I have taken Northwest Airlines flight 19 to Tokyo several times in the past on my way to Bangkok, but the June 30 flight marked the first time I would do so with my husband, Steve, and our kids Elizabeth (Biz) and Alex. It was a 12-hour flight with three movies, two meals, a snack and zero total empty seats. For all of us, it was the flight that seemed as if it would never end.
The tiny Asian man in front of me reclined his seat to a comfortable pitch for sleeping. As I tried to keep my mind from focusing on the lack of space between his seat back and my kneecaps, my thoughts drifted back to my June 17 post.
I wrote about the bell curve for trend and how it has, as we forecasted in 1999, dropped in length again. This time it is compressing from the four-year mark established in 2000 to three years, which it will accomplish by the end of 2005. What are the repercussions of such a shift? At least two of them revolve around manufacturing and sales forecasting.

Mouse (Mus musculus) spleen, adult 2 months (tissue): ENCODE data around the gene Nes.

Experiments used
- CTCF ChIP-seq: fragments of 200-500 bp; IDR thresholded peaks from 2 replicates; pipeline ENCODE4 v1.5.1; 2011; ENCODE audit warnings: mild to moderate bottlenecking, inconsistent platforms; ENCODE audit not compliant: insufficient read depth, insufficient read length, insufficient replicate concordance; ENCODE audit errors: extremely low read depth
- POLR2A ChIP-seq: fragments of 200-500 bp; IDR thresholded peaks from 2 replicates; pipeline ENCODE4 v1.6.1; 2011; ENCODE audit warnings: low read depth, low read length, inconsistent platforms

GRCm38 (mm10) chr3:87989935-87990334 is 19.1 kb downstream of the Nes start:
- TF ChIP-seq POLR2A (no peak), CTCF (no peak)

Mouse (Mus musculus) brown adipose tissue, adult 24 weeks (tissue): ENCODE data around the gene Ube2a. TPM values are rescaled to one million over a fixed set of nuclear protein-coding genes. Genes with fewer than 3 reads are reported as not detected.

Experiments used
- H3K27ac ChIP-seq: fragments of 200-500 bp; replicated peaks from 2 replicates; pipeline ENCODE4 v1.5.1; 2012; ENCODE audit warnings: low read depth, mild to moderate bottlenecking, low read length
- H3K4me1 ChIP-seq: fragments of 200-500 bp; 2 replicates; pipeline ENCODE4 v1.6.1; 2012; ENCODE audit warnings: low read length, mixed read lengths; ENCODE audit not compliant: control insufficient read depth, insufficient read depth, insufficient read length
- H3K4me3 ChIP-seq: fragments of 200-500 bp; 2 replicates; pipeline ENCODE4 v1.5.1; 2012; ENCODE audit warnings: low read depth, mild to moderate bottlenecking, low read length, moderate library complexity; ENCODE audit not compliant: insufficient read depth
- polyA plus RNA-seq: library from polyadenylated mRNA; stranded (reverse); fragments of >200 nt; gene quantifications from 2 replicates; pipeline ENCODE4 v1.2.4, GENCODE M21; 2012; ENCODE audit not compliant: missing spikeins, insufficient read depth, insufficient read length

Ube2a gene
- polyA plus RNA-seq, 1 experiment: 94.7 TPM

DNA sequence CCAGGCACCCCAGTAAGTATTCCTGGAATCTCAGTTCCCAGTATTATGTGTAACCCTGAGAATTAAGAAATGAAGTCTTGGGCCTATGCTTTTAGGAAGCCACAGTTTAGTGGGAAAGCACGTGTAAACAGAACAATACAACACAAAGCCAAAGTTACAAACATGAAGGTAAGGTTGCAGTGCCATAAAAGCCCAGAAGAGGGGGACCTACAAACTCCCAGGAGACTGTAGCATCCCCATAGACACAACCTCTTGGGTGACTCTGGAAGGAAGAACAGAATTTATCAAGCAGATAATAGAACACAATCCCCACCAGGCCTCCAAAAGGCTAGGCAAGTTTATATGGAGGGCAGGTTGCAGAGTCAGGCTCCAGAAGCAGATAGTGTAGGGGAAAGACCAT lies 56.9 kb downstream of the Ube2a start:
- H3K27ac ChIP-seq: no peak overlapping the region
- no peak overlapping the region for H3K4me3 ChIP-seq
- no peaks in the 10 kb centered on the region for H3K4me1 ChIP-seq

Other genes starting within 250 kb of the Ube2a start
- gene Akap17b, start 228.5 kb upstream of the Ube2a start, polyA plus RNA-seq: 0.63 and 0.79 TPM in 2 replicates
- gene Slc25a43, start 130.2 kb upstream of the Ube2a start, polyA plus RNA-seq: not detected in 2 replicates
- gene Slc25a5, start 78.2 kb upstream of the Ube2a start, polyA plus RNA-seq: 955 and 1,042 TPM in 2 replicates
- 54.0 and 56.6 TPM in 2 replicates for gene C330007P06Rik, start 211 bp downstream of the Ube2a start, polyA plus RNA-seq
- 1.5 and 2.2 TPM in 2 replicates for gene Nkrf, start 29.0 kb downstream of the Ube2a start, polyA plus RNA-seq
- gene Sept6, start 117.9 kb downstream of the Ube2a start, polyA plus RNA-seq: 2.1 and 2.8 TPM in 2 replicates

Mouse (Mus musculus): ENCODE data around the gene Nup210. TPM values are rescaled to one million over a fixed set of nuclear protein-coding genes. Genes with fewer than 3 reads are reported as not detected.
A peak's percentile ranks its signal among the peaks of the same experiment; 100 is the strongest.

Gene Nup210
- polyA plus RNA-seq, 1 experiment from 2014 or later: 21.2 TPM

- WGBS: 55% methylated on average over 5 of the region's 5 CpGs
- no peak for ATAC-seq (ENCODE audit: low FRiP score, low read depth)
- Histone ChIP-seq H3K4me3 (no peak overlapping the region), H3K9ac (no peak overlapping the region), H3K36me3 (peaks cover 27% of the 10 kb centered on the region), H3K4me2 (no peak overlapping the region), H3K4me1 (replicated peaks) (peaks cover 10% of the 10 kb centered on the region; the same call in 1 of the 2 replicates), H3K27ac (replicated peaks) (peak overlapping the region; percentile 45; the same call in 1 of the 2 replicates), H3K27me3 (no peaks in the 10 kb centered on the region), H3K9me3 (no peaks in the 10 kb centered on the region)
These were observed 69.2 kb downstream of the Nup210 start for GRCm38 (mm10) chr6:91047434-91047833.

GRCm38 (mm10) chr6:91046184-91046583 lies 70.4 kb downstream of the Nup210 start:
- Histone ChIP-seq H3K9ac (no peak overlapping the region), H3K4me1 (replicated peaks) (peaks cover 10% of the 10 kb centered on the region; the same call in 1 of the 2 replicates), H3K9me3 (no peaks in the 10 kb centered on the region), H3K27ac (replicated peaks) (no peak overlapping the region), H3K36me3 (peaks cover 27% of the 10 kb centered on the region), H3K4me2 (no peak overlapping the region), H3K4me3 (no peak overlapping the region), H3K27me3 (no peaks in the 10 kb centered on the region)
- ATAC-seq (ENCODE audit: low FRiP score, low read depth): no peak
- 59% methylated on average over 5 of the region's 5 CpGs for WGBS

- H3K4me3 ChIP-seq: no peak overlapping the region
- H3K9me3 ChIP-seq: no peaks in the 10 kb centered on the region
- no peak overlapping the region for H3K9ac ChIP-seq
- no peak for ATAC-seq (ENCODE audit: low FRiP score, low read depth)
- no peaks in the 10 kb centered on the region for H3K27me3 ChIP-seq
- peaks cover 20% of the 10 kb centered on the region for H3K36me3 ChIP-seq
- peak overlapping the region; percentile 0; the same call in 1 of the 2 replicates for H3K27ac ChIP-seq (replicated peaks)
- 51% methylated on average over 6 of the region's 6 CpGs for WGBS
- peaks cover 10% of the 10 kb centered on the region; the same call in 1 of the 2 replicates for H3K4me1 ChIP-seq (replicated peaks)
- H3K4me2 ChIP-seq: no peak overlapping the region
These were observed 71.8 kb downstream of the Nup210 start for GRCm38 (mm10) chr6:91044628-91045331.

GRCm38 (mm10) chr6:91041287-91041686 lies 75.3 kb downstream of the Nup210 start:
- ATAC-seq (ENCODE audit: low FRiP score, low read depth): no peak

First, the amount of forecasting for each product, color or surface lessened. This just makes sense since the life span of the product is shorter. However, the ante is upped considerably on getting the manufacturing and sales forecast right since there is much less time for recovery. If your forecast is light, you could miss the opportunity to maximize the burst of demand that comes with a shortened trend life cycle.
If forecasts have predicted greater demand that actually exists, the profit picture suffers more dramatically than with a longer life cycle. Markdowns will have to be taken sooner and will likely be deeper in order to clear the way for the next product’s arrival.
The Harvard Business Review publication Supply Chain Strategy tackles these issues from as much of a nuts and bolts as a color and style perspective in their April article Creating Demand-Responsive Supply chains. This short article talks about range forecasting to estimate the likely range of demand and create contingency plans for the high and low points. It also addresses testing, something I have always been a big fan of, and how Nine West tests and manufactures a style simultaneously.
The article acknowledges the realities of a shortened life cycle while addressing ways to mitigate the associated risks. It is a short read but well worth it.